The reason that you get so many bonuses for stunning or KO’ing your X-Statix team members, and for having them fight alone, is that in the comic book, they die. And they die young. And often. These mutants live a posh lifestyle (check out the flavor text on X-Statix HQ) because they know that they might not make it through the next mission. In that sense, X-Statix is a very realistic superhero comic. Sure, you have young people with amazing abilities going on improbable adventures, but they don’t act the same way that the Fantastic Four act. These people thrust their lives into danger time and again, and they don’t all make it back. They don’t have the healthiest personal lives at all. Many members of X-Statix have substance abuse problems, delve into the seamier side of physical intimacy, or force themselves into even more dangerous compulsions. The teary-eyed Orphan, arguably the most well adjusted and heroic member of the X-Statix team, plays Russian Roulette every night. Living lives that are constantly recorded by the old Doop Cam, they just want to be able to feel something, real or not, healthy or not.

There are little joys amidst all the cynicism and doom, like in the second issue of the X-Statix X-Force run, when the former team storms a press conference to try to reclaim their superhero team name. Check out Edie’s response: “If the name was so important to you, you should’ve like, TRADEMARKED IT!”

My favorite interaction has to be the Doop/Wolverine team-up. In X-Force and X-Statix, Milligan gives us a cast of really flawed characters, but we learn to love them. Tragic Edie Sawyer, striving for redemption until her end, is the best example, but Doop, that floating booger, is probably the most lovable. Up until the Avengers crossover that I touched on in my Doop preview, we only got glimpses of this ultimate weapon’s past. But we do know that Wolvie pulls X-Force’s fat out of the fire at the end of their first adventure, and that these two veterans have history. Just as the UDE R&D team embraces the flavor of X-Statix’s dangerous, often fatal, team philosophy, it also captures the friendship between Wolverine and Doop with the updated Marvel Team-Up.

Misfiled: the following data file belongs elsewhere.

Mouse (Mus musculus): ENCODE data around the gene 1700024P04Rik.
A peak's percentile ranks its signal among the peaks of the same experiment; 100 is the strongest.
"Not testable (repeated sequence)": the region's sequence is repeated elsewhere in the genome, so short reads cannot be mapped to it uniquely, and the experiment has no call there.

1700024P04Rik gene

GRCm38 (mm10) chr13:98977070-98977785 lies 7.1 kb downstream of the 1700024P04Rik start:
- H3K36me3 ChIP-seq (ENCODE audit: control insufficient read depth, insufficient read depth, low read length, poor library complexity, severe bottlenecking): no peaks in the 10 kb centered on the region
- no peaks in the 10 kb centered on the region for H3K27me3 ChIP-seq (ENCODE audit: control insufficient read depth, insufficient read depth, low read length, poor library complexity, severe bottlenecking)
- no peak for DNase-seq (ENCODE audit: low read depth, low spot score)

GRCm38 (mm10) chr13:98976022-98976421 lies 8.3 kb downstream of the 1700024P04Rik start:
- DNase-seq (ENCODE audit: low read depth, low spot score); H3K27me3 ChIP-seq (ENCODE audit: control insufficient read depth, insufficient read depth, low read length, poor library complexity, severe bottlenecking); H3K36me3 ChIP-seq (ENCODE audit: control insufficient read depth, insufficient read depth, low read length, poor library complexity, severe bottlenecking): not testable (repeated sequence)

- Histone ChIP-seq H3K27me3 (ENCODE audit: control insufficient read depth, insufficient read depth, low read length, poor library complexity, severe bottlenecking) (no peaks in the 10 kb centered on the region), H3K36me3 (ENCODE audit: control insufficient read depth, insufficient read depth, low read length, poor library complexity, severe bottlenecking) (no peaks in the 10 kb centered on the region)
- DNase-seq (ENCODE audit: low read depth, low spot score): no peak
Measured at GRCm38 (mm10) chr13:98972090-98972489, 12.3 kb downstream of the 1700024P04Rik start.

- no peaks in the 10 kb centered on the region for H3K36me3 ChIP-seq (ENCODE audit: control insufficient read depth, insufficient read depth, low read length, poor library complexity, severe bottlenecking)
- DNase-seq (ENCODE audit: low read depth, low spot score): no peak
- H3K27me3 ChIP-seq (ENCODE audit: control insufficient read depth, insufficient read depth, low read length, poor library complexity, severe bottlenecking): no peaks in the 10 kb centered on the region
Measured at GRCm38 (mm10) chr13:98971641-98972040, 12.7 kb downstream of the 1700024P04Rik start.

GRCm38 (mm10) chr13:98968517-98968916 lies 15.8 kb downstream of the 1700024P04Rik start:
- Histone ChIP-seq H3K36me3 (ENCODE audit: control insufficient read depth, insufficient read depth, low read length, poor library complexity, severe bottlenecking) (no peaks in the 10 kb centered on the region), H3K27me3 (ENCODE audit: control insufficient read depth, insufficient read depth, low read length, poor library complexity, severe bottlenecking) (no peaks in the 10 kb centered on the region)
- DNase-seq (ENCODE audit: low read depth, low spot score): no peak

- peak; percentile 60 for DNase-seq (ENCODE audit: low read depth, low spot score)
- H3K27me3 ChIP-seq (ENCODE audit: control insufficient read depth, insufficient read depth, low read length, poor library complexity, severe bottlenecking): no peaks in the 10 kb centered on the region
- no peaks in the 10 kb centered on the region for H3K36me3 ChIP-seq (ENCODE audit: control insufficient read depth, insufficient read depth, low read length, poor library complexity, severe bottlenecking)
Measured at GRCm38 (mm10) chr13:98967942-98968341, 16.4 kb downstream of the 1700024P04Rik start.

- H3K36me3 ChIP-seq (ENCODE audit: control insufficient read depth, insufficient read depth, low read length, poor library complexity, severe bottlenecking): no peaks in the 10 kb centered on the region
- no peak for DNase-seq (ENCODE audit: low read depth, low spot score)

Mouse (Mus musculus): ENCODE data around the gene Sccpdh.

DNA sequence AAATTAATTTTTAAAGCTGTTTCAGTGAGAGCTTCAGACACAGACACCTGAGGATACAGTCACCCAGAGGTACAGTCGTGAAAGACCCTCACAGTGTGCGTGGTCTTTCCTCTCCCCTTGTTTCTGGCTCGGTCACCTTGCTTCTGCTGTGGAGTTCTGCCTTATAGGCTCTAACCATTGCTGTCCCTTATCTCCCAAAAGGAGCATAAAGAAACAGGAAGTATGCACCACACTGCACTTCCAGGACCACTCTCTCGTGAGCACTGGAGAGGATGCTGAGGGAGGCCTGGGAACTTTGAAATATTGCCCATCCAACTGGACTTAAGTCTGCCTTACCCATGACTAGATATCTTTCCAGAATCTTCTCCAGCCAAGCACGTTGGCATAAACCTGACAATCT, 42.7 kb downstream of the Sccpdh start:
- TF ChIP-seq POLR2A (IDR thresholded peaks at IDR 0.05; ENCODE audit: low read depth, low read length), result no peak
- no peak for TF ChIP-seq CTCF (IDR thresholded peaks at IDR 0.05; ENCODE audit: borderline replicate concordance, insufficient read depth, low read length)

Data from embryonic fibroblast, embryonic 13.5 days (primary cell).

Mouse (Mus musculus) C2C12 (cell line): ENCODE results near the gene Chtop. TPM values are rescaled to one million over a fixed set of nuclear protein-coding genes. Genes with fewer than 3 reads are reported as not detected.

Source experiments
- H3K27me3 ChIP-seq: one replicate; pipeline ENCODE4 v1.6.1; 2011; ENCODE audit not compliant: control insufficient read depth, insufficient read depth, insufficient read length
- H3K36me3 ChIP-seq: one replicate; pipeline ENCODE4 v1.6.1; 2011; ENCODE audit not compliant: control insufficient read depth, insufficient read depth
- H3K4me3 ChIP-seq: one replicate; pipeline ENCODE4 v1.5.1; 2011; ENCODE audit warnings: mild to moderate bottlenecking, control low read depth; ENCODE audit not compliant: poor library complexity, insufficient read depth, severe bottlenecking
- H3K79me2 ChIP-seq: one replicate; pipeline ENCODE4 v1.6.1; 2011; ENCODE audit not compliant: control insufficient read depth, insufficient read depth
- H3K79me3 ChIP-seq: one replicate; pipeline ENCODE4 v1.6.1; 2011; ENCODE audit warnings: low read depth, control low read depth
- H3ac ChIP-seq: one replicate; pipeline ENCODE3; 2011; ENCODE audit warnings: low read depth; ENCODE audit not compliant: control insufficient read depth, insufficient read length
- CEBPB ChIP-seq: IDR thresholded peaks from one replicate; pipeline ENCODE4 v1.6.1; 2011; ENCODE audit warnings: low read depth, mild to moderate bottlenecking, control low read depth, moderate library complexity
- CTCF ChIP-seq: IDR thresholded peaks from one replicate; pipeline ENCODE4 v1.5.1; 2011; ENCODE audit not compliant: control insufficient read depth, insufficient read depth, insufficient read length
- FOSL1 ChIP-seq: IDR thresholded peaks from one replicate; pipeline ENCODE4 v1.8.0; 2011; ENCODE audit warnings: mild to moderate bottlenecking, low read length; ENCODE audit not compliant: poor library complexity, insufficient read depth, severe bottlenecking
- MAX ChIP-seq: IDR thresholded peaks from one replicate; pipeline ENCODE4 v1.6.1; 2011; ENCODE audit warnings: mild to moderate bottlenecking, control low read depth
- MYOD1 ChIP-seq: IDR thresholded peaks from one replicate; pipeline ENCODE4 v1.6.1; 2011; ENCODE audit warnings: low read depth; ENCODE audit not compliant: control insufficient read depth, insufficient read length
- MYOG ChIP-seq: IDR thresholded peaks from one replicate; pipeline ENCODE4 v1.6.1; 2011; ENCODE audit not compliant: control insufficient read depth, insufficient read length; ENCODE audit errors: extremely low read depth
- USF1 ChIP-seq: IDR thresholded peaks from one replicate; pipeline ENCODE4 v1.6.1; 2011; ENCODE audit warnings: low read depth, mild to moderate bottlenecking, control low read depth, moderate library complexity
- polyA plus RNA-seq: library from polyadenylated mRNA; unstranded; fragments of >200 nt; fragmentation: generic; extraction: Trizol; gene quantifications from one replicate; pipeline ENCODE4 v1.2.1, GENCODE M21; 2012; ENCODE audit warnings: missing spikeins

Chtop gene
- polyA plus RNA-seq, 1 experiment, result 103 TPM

The thing is, X-Statix only works if you don’t pull any punches. The Anarchist is on X-Force from the first issue, and Guy Smith joins as team leader one issue later. That these two rivals survive Santa Anna, The Spike, and poor Edie does not mean that they get through it. The final lesson of X-Statix is that no one is spared. You tempt the devil, you play Russian Roulette with your life, and it can only end one way. The story ends with Guy and Tike—the last members standing—gunned down, after even Doop has been killed by nothing more impressive than men with guns. Not a world-ending attack by Galactus, not a brawl with super villains . . . just some guys with automatic weapons.

So that is the story of why X-Statix is built to give you bonuses for having only one character in play, for destroying your own board position, and ultimately, for burning resource points. Unlike family-oriented teams that play cards such as Heroic Sacrifice, X-Statix knows that death is around the corner. They are in it for the money and the glory. They probably won’t last the year. But if they’re going to die young, they’re going to get the most out of the short term that they can.